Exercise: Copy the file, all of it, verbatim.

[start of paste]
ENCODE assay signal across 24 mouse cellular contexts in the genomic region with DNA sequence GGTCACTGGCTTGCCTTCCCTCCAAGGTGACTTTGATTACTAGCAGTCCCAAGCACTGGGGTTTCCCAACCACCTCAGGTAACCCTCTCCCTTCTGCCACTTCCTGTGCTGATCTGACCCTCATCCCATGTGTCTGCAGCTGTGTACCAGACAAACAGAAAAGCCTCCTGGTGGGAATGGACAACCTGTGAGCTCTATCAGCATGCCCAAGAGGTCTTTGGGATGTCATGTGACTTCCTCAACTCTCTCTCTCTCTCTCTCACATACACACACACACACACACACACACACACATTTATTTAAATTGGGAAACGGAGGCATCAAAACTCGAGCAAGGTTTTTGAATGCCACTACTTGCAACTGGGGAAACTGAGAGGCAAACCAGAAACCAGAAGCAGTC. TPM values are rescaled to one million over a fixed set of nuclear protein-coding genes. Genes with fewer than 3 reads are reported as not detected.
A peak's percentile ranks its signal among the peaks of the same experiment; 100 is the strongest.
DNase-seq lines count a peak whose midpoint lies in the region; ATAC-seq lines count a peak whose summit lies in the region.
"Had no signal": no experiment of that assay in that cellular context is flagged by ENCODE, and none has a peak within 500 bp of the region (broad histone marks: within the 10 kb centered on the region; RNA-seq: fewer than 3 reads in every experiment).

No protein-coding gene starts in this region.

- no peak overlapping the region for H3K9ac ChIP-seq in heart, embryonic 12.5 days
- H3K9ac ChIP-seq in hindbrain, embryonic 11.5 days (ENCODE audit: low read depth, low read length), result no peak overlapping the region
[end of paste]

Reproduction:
ENCODE assay signal across 24 mouse cellular contexts in the genomic region with DNA sequence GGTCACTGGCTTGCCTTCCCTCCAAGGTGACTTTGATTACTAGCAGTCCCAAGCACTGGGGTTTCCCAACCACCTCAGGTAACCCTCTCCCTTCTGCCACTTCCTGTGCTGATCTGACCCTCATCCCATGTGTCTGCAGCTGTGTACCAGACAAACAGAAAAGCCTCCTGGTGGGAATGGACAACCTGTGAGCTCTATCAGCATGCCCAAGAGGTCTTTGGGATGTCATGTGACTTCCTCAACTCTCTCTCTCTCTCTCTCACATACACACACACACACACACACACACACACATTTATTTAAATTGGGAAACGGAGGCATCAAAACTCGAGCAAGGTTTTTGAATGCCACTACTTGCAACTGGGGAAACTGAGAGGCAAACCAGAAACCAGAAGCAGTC. TPM values are rescaled to one million over a fixed set of nuclear protein-coding genes. Genes with fewer than 3 reads are reported as not detected.
A peak's percentile ranks its signal among the peaks of the same experiment; 100 is the strongest.
DNase-seq lines count a peak whose midpoint lies in the region; ATAC-seq lines count a peak whose summit lies in the region.
"Had no signal": no experiment of that assay in that cellular context is flagged by ENCODE, and none has a peak within 500 bp of the region (broad histone marks: within the 10 kb centered on the region; RNA-seq: fewer than 3 reads in every experiment).

No protein-coding gene starts in this region.

- no peak overlapping the region for H3K9ac ChIP-seq in heart, embryonic 12.5 days
- H3K9ac ChIP-seq in hindbrain, embryonic 11.5 days (ENCODE audit: low read depth, low read length), result no peak overlapping the region